A method often used in digital mapping is clustering of geographical points. When a map consists of (too) many point in a small area of the screen, these points are clustered into a central point. The central cluster shows the number of points inside the cluster. In most UI’s, when you click on the cluster, you will zoom in to a zoom level which will show the points, or… a new layer of clusters. While clustering has its purposes, it is also a source of frustration. When should you cluster? And what are the alternatives?
At Studio Wolf we use this rule of thumb: if the specific location of the point matters for the use case of the map: don’t cluster. Why? Clusters-points are automatically positioned at the controid of a group op points. Which could be at a location none of the original points are located. If your map has a lot of points, you will end up with many layers of clustering, making the user tap many times to see the final point.
For example, the Shell Recharge app shows a map of electric charging stations. After three taps, you’re still not seeing individual stations:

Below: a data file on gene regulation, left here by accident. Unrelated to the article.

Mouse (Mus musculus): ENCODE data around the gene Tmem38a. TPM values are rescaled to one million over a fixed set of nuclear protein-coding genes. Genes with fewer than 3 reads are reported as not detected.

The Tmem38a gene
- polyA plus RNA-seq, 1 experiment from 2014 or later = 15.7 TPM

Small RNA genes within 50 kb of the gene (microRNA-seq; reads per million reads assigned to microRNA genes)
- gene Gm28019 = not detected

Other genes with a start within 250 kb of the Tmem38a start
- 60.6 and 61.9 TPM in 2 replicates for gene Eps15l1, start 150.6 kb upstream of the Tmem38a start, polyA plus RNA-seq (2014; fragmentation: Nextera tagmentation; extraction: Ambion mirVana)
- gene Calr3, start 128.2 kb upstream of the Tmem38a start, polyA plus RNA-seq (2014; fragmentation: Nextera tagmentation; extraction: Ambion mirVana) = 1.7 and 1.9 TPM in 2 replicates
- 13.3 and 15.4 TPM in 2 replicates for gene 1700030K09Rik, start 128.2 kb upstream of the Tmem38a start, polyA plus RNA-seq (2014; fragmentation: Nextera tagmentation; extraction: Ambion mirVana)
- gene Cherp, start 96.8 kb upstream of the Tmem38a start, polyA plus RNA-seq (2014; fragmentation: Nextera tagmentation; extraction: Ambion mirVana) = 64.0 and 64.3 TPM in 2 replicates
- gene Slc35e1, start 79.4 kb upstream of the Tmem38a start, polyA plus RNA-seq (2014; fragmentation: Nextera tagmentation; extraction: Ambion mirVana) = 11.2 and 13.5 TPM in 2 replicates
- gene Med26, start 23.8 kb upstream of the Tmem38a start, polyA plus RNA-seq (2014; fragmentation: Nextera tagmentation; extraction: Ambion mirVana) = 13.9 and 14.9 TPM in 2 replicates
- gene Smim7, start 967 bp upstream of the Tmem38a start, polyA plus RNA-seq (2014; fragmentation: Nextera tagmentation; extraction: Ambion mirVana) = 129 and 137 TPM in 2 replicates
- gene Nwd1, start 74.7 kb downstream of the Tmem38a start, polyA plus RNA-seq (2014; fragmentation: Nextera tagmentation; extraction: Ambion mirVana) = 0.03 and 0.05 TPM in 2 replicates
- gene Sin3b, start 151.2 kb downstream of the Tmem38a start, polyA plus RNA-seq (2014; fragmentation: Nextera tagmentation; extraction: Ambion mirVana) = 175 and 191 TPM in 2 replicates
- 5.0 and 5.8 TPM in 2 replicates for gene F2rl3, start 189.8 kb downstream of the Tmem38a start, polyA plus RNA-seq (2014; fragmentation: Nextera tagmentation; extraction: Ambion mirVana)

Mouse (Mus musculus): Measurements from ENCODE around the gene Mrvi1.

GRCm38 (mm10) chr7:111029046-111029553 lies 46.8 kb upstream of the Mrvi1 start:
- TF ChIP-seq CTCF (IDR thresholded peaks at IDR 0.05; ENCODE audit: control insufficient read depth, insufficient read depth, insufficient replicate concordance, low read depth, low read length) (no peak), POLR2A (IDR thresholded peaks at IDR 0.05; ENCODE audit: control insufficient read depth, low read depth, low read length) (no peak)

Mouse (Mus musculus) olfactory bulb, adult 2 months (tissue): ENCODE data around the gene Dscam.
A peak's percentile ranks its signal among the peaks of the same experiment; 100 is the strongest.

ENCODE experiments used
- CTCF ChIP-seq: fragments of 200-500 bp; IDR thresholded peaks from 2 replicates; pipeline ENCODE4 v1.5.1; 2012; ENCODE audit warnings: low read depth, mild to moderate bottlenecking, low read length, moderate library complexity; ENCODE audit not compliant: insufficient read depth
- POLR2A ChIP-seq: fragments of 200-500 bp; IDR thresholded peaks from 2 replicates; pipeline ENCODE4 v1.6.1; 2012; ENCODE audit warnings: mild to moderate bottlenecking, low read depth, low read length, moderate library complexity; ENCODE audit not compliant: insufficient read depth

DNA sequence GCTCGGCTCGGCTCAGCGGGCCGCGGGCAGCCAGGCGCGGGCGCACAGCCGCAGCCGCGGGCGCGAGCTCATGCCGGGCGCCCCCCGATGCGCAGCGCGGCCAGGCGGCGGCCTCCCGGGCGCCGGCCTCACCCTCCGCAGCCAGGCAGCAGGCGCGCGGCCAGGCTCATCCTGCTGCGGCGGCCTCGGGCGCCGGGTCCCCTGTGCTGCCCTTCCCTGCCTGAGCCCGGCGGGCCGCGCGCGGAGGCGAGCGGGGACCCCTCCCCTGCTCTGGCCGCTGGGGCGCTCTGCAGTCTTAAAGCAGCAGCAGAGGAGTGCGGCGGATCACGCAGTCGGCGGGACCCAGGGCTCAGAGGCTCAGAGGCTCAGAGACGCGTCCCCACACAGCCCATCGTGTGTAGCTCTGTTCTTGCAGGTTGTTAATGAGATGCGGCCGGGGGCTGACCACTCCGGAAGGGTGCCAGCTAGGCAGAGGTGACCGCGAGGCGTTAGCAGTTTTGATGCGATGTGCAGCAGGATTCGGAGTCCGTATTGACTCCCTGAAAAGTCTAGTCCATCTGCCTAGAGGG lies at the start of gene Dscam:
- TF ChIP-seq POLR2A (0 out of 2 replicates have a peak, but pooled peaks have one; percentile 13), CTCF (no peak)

What are alternatives? Most of the time we use little dots. These dots inform the user about the exact locations and density of the points in an area. They offer an alternative to cluttering the screen with big pins and encourage the user to zoom if they are interested in a specific area. Another alternative is hiding less important pins at lower zoom levels. It depends on the use case if this is desirable. In our Shell Recharge example: the map could only show fast chargers at high zoom levels, reasoning people who travel large distances are primarily interested fast chargers. When zooming in, slower chargers might pop up. A combination of techniques can be used.
When should you use clusters? I won’t say never, but I would argue that clustering is not the best invention in online mapping. When exact locations don’t matter and the map is about visualising a dataset, a cluster can be used. For example: spotted wild life, earth quakes, calls to emergency services, etcetera. It all depends on what you want to communicate, but probably for all these use cases more appealing visualisation are available.
What about two points on almost the same location? They can be clustered! The definition of ‘almost on the same location’ depends on the use case. An example of the Dutch estate website Funda:
For now, the single rule to remember is: don’t cluster when the exact point is of importance for the user. In all other situations, proceed with caution.